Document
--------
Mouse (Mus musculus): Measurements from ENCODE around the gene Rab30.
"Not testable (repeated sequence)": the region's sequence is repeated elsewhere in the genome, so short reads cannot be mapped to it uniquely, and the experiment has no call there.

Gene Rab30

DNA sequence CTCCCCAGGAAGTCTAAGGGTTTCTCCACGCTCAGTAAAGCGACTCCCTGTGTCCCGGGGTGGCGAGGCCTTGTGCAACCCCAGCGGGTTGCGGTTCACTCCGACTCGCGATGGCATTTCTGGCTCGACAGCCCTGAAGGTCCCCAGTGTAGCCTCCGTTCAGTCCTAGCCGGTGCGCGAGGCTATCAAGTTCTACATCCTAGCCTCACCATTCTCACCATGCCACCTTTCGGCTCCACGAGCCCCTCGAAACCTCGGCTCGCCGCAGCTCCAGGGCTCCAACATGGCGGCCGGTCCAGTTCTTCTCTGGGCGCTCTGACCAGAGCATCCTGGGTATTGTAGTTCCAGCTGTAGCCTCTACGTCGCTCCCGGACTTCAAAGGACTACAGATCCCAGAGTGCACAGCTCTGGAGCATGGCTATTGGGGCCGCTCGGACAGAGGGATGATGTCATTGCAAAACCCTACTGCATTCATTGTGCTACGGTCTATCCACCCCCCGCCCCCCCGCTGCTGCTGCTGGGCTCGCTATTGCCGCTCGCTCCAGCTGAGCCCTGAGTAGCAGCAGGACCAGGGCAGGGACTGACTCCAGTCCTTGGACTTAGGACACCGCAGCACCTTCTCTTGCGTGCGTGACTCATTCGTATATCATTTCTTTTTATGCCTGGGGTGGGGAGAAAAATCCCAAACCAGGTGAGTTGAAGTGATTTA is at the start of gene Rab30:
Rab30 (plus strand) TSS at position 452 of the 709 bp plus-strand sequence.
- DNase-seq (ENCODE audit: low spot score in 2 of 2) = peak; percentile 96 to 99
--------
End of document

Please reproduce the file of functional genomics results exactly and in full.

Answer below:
Mouse (Mus musculus): Measurements from ENCODE around the gene Rab30.
"Not testable (repeated sequence)": the region's sequence is repeated elsewhere in the genome, so short reads cannot be mapped to it uniquely, and the experiment has no call there.

Gene Rab30

DNA sequence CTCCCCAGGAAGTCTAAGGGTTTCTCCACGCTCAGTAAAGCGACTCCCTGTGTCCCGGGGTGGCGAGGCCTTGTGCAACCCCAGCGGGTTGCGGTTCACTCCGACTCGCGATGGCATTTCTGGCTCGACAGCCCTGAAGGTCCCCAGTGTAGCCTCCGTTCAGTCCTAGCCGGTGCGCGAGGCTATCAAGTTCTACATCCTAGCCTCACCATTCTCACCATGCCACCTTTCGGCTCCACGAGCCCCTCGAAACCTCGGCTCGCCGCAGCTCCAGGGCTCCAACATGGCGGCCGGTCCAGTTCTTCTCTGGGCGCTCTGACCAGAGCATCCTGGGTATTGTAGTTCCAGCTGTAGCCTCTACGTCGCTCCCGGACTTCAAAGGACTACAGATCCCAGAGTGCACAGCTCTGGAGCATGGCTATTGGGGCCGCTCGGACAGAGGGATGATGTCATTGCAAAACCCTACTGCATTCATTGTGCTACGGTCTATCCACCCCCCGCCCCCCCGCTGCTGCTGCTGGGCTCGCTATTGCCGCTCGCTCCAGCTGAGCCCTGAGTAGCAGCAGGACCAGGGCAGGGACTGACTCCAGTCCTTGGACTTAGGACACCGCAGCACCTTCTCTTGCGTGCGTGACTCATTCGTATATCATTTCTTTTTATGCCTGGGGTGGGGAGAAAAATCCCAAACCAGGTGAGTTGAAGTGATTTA is at the start of gene Rab30:
Rab30 (plus strand) TSS at position 452 of the 709 bp plus-strand sequence.
- DNase-seq (ENCODE audit: low spot score in 2 of 2) = peak; percentile 96 to 99